Atiku Raises the Alarm over Nigeria’s Rising Debt Profile


Chuks Okocha in Abuja

Former Vice President Alhaji Atiku Abubakar has warned that Nigeria’s increasing debt profile, which stood at 99 percent of the nation’s revenue profile in the first quarter of 2020, would drive the country towards economic precipices.

A statement, which was personally signed by Abubakar, called on the federal government to take immediate steps to reduce its expenditure, especially those on wasteful projects such as the maintenance of the Presidential Air Fleet, unnecessary renovations of public buildings, the maintenance of limousine fleet for top government officials, overseas medical travels and the ₦4.6 billion Presidential Villa maintenance budget etc.

The former vice president said: “Nothing has shocked me in my entire life in public service as the revelation from Nigeria’s First Quarter 2020 financial reports in the Medium Term Expenditure Framework and Fiscal Strategy from the Federal Ministry of Finance, Budget, and National Planning, which shows, alarmingly, that whereas Nigeria spent a total sum of ₦943.12 billion in debt servicing, the federal government’s retained revenue for the same period were only ₦950.56 billion.

“This means that Nigeria’s debt to revenue ratio is now 99 per cent. This is a crisis! Debt servicing does not equate to debt repayment. The reality is that Nigeria is paying only the minimum payment to cover our interest charges. The principal remains untouched and is possibly growing.”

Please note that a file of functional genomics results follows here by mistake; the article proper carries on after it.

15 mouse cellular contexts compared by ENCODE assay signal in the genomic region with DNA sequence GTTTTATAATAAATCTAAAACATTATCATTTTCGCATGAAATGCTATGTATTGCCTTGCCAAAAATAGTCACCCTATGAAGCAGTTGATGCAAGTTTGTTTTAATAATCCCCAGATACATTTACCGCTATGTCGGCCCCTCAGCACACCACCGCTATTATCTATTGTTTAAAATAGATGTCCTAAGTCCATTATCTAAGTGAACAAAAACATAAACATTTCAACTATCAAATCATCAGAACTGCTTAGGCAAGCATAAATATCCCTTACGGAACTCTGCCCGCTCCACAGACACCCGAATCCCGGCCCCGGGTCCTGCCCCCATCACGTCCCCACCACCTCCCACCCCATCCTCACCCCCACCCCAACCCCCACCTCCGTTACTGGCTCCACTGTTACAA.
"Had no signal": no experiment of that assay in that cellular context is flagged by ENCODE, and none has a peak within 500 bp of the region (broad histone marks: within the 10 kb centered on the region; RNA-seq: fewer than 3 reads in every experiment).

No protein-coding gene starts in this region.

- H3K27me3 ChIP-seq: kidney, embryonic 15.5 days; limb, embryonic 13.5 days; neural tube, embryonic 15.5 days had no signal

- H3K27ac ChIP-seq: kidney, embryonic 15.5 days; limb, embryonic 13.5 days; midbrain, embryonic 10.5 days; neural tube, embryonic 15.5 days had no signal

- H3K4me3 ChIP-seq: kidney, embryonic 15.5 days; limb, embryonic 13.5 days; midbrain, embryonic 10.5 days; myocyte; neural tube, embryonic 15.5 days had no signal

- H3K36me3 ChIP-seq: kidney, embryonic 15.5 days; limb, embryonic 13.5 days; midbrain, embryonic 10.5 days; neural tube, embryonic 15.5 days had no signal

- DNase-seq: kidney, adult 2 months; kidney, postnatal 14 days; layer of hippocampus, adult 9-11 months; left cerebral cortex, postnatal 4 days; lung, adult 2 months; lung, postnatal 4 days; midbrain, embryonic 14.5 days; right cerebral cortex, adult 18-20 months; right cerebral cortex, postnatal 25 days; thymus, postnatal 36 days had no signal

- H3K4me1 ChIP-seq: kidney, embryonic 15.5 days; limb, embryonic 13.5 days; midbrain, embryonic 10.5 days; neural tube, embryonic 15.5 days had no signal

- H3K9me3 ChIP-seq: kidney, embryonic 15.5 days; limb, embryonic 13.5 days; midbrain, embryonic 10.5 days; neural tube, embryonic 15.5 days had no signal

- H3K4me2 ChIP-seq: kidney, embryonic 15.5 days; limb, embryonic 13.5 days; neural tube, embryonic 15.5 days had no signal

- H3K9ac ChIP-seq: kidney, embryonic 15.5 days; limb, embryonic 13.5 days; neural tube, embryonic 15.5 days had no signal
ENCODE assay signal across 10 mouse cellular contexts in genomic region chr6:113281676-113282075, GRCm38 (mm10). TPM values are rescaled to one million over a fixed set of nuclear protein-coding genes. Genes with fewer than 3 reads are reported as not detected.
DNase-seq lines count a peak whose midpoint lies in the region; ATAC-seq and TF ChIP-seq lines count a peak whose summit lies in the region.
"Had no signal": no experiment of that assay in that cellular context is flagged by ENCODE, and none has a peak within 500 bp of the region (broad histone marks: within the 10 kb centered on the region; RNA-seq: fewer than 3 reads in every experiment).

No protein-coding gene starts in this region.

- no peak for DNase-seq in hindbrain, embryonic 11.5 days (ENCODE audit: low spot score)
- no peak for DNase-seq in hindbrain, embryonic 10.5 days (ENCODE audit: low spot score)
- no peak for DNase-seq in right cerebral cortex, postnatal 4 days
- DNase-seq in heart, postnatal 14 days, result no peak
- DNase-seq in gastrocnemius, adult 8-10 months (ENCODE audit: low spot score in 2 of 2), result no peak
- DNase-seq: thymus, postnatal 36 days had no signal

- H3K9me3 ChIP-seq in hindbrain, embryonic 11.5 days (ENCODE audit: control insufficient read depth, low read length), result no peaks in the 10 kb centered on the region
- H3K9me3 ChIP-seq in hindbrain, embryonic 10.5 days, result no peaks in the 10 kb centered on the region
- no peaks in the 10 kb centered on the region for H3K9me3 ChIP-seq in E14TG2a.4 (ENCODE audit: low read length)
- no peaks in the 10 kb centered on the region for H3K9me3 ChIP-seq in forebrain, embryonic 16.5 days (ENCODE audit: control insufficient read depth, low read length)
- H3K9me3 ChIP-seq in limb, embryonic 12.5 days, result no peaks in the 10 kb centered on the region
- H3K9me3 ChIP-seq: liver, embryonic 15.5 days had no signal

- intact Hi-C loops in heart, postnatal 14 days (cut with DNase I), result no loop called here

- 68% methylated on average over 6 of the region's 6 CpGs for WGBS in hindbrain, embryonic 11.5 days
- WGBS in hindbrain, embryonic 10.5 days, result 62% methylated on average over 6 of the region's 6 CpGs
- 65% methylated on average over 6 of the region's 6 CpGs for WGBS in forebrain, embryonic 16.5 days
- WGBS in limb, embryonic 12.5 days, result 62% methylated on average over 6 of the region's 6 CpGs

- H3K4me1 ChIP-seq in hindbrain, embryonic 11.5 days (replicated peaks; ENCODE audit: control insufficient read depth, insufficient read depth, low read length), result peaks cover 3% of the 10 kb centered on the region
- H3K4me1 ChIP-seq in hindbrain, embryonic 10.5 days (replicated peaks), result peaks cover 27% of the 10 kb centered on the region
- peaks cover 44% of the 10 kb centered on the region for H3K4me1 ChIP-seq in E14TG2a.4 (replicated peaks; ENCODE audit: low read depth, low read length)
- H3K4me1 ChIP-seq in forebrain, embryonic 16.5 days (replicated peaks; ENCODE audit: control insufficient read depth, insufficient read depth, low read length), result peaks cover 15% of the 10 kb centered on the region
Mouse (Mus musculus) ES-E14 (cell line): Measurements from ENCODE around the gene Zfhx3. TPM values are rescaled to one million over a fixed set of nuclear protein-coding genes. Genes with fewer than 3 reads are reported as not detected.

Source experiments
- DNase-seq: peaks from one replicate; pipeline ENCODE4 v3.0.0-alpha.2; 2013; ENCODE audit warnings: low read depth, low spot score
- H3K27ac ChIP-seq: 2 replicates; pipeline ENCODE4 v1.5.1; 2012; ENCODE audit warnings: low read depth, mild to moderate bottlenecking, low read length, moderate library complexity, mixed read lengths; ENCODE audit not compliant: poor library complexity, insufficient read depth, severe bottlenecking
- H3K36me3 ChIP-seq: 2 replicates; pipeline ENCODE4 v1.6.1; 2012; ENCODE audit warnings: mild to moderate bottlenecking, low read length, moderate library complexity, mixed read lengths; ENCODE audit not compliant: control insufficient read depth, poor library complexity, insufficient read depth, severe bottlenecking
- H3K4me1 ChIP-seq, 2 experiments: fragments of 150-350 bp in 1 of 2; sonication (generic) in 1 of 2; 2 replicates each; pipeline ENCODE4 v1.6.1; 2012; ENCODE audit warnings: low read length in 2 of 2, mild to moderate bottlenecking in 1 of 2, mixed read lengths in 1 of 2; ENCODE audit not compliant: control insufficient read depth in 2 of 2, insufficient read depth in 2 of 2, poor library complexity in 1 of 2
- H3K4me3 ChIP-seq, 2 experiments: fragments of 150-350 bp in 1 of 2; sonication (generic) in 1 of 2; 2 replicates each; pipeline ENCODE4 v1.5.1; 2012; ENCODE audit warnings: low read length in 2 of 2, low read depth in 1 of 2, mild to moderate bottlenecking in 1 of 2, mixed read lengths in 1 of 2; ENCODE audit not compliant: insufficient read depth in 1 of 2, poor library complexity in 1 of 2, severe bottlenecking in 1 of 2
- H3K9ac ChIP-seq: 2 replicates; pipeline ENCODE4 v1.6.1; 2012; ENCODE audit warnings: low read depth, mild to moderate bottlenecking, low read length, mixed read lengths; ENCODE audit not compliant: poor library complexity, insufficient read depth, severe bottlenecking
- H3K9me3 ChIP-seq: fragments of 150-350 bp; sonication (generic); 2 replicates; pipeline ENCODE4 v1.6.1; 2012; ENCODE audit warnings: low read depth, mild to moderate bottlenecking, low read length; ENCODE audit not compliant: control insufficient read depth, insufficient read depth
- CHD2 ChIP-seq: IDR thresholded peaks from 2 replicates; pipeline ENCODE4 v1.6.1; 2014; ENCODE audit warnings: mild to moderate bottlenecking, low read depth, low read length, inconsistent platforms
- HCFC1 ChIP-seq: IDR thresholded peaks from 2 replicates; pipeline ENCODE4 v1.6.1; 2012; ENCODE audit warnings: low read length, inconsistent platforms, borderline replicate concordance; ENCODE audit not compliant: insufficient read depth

Abubakar, who was also the Peoples Democratic Party (PDP) presidential candidate in 2019 elections, said that Nigeria might become insolvent and suffer foreclosure from its creditors like occurred Sri Lanka and the Maldives if the country’s revenue did not rise quickly.

He said that his editorial opinion on December 17, 2019, titled ‘Endless Borrowing Will Lead Nigeria to Endless Sorrowing,’ which counseled the federal government to desist from indiscriminate borrowing and suggested ways to increase revenue and reduce expenditure

He said: “Again, on May 15, 2020, I counseled that the federal government ought to reduce Nigeria’s budget by at least 25 per cent to reflect the economic realities of the times that we live in. Again, my entreaties were brushed aside.”

He said that he is concerned by the alarming and avoidable unprecedented increase in the debt to GDP ratio and debt to revenue ratio as a member of an administration that paid off Nigeria’s entire foreign debt.

The former vice president said that it is ironical that Nigeria could maintain a Presidential Air Fleet that has more planes than the presidential fleets of those countries that it borrowed from.

“Nigeria must sell those planes and channel the revenue to other vital areas of need, while taking additional steps to reduce the cost of running our government,” Abubakar said.